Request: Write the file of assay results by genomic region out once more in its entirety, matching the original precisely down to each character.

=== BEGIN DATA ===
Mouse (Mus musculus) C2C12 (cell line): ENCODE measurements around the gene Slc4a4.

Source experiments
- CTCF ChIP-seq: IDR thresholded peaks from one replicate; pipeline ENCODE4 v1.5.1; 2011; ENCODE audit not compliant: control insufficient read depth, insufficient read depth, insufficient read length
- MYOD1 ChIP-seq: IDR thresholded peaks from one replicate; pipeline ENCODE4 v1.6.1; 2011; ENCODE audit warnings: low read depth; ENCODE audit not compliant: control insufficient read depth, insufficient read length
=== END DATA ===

Mouse (Mus musculus) C2C12 (cell line): ENCODE measurements around the gene Slc4a4.

Source experiments
- CTCF ChIP-seq: IDR thresholded peaks from one replicate; pipeline ENCODE4 v1.5.1; 2011; ENCODE audit not compliant: control insufficient read depth, insufficient read depth, insufficient read length
- MYOD1 ChIP-seq: IDR thresholded peaks from one replicate; pipeline ENCODE4 v1.6.1; 2011; ENCODE audit warnings: low read depth; ENCODE audit not compliant: control insufficient read depth, insufficient read length